B2B eCommerce: What’s Changed, and How You Can Keep Up


September 14, 2020

In a whitepaper in 2012, Oracle predicted that, “The next decade will be an innovative and demanding one for B2B eCommerce.” Nearly nine years later, we can say with confidence that they were right—and that there’s no stopping the evolution of B2B eCommerce in the next decade, either.

We’ve seen massive changes in the B2B eCommerce landscape in recent years—from skyrocketing market value, to shifts in the customer experience, and perhaps most importantly, a shift in buyer personas. To stay ahead of the game, businesses have relied on eCommerce software that helps enhance the buyer experience, while easing and accelerating order processing.

eCommerce Growth, and a Shift in Priorities

Growth in the B2B eCommerce space has been considerable, to say the least. According to Statista, the global B2B eCommerce market was worth $5.8 trillion in 2013. By 2019, that number had more than doubled, to over $12 trillion.

One factor driving B2B eCommerce growth is the change in demographics of B2B researchers and buyers. A decade ago, most B2B buyers were Baby Boomers or Gen Xers, who preferred personal interactions with sales representatives. But that has changed significantly as the Millennial generation (those born between 1981 and 1996) has come of age.

In 2015, Google reported that 46% of B2B researchers were millennials, and by 2017, Forrester estimated that 73% of millennial workers are involved in purchasing decisions. Unlike previous generations, millennials grew up with the internet, and tend to be not only more tech-savvy, but also more tech-invested. These business buyers rely on digital channels to influence their purchasing decisions—a trend we expect will only continue as Generation Z starts to enter the workforce.

Much of B2B eCommerce’s growth may also have been spurred on by B2C eCommerce trends. After all, business buyers are private consumers, too. Seeing the ease of online shopping, from user-friendly storefronts, to clear and concise product data, to payment and shipping options, B2B buyers began to want a more “consumer-like” experience in their businesses, as well as their personal lives.

Creating a B2C Experience in B2B

Today, it’s not enough to simply have a B2B eCommerce web storefront. Amazon and other etailers have created a pervasive idea of what online shopping “should be like.” As a result, B2B sellers need to create a seamless shopping experience online, with the familiarity of B2C shopping and the information and options needed by retail buyers.

Personalization is a buzzword it seems we can’t get enough of, and B2B sellers are finding new ways to create tailored shopping experiences for different customers. One way to do this is through customer segmentation, which lets you match customers to customer “types.” When a customer logs in to your eCommerce store, the site matches their information to a specific segment, and automatically shows the right products, with correct pricing, shipping costs and payment methods for that customer.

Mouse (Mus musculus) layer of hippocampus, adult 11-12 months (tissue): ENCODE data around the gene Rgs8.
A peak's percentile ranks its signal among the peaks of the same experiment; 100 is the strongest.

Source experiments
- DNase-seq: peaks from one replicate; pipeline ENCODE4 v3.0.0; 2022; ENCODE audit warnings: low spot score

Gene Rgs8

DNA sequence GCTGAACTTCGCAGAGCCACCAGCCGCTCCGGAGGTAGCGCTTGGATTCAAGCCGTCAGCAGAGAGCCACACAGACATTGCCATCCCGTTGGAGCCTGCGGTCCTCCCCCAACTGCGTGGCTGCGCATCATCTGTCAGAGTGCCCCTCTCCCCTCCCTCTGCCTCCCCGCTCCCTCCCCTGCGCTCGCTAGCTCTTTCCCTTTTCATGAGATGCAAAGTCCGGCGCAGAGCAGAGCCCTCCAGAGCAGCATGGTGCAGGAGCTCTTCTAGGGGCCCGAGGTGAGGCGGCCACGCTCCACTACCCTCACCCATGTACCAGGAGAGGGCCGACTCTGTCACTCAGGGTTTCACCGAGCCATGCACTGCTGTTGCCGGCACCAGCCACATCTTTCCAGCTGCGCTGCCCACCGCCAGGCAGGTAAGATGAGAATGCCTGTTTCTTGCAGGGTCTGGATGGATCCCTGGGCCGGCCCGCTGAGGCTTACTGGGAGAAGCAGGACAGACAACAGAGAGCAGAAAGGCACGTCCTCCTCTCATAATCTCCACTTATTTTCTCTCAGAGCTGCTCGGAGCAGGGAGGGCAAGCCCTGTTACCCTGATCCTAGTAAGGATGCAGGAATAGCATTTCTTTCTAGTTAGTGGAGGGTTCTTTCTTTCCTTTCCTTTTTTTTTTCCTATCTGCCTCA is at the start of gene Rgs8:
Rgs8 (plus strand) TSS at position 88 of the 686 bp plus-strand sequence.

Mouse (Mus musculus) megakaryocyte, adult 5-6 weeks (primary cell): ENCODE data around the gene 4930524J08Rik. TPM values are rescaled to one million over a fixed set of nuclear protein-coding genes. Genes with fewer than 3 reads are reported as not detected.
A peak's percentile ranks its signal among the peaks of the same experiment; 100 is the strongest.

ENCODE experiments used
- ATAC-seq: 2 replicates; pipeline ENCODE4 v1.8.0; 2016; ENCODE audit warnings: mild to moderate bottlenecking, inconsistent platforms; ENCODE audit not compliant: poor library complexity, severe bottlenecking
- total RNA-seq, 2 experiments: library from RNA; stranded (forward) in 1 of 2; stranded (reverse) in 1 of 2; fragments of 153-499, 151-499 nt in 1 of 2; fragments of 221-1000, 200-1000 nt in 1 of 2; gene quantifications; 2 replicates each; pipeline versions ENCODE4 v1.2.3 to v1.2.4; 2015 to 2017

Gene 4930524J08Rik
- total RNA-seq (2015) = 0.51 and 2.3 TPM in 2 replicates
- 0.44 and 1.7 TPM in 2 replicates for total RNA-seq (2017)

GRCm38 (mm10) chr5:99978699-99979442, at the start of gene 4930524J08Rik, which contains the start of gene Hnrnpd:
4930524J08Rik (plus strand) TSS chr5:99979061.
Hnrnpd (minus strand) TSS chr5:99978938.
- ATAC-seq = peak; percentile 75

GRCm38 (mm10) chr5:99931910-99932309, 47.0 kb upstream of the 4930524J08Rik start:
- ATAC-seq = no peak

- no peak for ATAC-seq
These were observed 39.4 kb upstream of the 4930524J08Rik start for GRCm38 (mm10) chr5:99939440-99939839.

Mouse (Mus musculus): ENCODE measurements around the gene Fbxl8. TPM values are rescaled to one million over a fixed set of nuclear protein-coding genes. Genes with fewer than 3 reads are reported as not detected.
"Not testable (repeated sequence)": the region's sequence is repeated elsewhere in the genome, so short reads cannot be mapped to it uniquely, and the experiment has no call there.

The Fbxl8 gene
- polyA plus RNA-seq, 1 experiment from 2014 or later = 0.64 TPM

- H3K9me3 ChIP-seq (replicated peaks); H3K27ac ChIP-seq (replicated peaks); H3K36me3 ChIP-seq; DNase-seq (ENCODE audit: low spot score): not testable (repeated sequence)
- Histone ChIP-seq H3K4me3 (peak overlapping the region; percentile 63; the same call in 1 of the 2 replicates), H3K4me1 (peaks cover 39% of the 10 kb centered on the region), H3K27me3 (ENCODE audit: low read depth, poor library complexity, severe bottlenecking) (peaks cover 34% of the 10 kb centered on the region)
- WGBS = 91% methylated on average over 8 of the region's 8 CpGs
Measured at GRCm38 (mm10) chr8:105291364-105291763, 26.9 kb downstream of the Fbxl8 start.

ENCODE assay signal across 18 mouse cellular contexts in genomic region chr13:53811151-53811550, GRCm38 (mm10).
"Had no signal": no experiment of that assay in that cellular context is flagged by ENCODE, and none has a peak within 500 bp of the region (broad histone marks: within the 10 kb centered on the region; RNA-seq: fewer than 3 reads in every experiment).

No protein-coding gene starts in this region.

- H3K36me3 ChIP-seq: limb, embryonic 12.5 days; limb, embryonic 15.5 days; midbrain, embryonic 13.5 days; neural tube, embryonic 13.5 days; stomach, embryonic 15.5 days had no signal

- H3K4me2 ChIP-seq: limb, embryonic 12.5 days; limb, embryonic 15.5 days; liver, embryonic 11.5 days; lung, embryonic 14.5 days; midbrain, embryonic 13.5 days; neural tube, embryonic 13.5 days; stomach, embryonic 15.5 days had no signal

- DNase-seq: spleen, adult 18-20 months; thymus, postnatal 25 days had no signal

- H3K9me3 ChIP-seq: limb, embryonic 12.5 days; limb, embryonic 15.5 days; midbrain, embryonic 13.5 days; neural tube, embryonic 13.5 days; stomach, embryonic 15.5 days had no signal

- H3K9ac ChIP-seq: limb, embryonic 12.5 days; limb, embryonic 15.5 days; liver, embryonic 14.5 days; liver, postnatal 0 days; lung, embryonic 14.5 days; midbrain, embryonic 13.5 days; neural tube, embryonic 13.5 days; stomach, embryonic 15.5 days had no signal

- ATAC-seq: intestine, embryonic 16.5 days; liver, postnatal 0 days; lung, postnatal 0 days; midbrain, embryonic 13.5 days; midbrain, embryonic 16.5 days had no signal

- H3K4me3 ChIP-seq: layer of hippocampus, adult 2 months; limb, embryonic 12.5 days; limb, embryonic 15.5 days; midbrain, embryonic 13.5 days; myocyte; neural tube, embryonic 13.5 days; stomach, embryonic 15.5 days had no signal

Just like a B2C website, many B2B eCommerce platforms feature simple search navigation, rich product information, and on-screen shopping carts. Some even use historical buying data to suggest repeat purchases, making it easy for buyers to find their preferred products. But many also feature flexible B2B ordering options like volume-based pricing, multiple ship-to location functionality, and purchase order number fields, which empower buyers to quickly place large orders across store or warehouse locations and keep track of their orders internally.

B2B eCommerce in 2020 and Beyond

2020 was a year primed for supply chain digitalization already, with growing trends of cloud-based integrations, omnichannel connectivity, and automation leading the way. And while trade shows, in-person meetings and other traditional trade relationships were battered by shutdowns from the Coronavirus pandemic, eCommerce emerged as a critical component for moving forward.

For buyers, B2B eCommerce offers an easy way to see stock availability, explore product options, and submit orders, without leaving the office (or in some cases these days, the couch). For suppliers, online selling helped keep business afloat, while allowing them to manage and process orders quickly, even with lean teams.

This year has been a game-changer for B2B business across every channel, but especially in eCommerce. While we hope for an end to quarantines and social distancing soon, the impact of this time on trade relationships and digital commerce is sure to be long-lasting.

How to Stay Ahead of the Curve